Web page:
Q) How is your wire and cable vertical doing, both among your other verticals and out there in the market?

A) If you see the manufacturing setup what we have put up, it’s simply cutting-edge and one of the best out there. We currently have two fine wire drawing machines from Niehoff with other machines and tools acquired from the top suppliers of the world. Overall factory, its layout and machines we use here are all world class. HPL Cables is an independent company within a company – and we can compete with anybody in this category.

Q) Among the sub-segments of HPL wires & cables, which one is the most profitable? Realty is a bit slow in generating enough demands for wires and cables as of now, what do you say?

A) From the sales perspective, domestic wire has the largest share. However, from the profitability angle, specialty cables are much more profitable segment. But then, it requires a different way of marketing; it’s a more niche selling. Working with customers and knowing their requirements may take a few more months, but in long term it has a recurring business.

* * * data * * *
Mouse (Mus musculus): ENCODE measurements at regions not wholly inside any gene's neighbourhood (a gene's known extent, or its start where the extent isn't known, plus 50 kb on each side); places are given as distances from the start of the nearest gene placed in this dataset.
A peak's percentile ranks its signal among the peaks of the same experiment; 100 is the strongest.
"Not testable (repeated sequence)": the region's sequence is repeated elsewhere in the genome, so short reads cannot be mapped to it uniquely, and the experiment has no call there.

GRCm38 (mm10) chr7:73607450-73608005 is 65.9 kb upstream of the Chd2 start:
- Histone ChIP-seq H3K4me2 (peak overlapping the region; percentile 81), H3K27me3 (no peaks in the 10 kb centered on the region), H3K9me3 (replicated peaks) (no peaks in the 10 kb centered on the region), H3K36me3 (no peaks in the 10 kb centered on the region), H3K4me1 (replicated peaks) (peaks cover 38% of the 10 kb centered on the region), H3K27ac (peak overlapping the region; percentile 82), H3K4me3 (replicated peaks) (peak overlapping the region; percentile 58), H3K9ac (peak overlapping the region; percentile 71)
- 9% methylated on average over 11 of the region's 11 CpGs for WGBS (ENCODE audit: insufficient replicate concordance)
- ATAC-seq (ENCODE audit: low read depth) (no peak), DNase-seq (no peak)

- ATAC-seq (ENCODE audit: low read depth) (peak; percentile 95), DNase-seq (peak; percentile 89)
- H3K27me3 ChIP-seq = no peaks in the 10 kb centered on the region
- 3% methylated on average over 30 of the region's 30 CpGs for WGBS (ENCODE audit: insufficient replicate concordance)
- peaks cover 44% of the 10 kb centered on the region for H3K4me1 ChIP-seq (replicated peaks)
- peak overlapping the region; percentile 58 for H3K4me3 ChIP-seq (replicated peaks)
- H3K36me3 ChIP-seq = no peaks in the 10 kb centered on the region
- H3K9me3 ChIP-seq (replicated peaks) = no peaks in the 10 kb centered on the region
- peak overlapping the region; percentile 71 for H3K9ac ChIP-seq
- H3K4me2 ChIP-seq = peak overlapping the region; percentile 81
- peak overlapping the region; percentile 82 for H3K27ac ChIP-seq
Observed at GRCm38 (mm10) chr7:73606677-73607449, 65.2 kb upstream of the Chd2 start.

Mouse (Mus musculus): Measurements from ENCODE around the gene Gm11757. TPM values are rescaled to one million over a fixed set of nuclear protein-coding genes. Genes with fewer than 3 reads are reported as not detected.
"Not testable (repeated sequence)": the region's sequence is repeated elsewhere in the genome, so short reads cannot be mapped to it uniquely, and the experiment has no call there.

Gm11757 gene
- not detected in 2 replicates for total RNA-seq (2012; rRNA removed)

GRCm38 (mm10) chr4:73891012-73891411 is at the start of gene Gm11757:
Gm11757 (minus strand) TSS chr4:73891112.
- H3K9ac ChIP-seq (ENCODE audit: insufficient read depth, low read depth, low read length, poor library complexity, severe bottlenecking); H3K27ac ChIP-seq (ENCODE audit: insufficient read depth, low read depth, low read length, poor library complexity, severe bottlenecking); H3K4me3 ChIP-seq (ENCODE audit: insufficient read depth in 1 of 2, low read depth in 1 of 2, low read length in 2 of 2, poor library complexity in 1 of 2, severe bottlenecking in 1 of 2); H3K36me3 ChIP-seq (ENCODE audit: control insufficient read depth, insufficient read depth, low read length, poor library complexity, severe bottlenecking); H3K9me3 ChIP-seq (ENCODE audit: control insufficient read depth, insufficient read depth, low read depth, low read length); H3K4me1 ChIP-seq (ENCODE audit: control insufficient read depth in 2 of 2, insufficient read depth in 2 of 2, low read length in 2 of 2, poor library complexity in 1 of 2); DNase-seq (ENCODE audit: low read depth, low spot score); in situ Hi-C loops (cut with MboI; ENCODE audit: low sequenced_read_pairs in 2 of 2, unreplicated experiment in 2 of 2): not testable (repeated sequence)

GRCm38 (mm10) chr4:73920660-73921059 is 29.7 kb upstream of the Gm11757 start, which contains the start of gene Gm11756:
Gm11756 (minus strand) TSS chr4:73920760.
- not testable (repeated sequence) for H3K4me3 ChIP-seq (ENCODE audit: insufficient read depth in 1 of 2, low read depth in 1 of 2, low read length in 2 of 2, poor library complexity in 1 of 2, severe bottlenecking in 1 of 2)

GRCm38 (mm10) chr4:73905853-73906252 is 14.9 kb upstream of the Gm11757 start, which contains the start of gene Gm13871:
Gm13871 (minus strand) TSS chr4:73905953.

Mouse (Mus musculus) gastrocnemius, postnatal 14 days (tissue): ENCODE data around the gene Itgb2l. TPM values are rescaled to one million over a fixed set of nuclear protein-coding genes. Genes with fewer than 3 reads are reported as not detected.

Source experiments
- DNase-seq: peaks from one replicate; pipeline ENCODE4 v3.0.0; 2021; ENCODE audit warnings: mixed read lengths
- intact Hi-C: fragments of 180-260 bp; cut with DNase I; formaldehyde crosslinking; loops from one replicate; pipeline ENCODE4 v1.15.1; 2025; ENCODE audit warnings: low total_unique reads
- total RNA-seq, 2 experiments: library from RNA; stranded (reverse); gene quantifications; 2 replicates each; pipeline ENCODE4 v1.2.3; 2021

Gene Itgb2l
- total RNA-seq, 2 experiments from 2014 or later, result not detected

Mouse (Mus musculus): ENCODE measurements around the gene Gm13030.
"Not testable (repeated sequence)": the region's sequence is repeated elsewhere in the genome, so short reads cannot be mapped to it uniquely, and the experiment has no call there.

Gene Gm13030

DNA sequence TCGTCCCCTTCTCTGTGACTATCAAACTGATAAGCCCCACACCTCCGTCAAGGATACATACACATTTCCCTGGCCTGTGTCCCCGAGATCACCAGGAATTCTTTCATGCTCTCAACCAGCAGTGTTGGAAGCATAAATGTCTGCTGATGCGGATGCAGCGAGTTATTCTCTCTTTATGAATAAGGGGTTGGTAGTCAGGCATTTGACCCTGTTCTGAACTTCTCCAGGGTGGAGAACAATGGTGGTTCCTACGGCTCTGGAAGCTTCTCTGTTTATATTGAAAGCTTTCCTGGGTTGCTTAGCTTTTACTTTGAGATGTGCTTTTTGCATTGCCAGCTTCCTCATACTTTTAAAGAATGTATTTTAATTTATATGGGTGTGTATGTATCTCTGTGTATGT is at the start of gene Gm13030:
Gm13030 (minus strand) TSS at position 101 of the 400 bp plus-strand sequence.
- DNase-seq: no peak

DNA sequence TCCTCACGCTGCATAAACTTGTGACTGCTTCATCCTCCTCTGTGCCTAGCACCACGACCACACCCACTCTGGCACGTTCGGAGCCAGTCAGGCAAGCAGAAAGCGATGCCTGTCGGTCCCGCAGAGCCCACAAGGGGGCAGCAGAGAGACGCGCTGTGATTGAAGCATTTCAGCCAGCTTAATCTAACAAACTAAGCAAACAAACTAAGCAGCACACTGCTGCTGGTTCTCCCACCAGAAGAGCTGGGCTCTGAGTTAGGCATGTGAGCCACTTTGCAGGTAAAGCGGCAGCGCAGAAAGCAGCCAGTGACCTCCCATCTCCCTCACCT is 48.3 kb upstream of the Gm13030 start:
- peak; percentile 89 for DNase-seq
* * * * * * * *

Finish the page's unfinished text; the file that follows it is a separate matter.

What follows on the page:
Yes, real estate sector has been pretty sluggish for part few years. I feel that things should start picking up by the end of this year.

Q) With regards to the wire and cable industry, what challenges and issues do you see as affecting the growth of the industry?

A) To me, compliance is a big issue here. When we talk to customers and people in trade, we feel that overall as a country we should go in for much higher specifications for cables and there needs to be a better compliance with the standards. Today, in some projects, we find that certain people are quoting the kind of prices, which only hurts the industry instead of helping it. In such scenario of unhealthy price competition, quality slides down further in the priority list. Moreover, the dynamics of technology is also affecting us a lot.

  Technology changes quite fast and adaptation to the pace of change in technology is a necessity and is quite costly. For example, there used to be ordinary PVC wires earlier, which now has graduated to fire-retardant with a lot of variations in itself such as fire-retardant low smoke, etc.

  Accordingly, specifications are also changing and going up. As and when specifications go up, the consumer remains the ultimate beneficiary. Although the cost might go up marginally due to investment in technology and adaption to changes, the benefits are manifold and that needs to happen. Despite of standards being there compliances could be weak sometimes – that need to be corrected.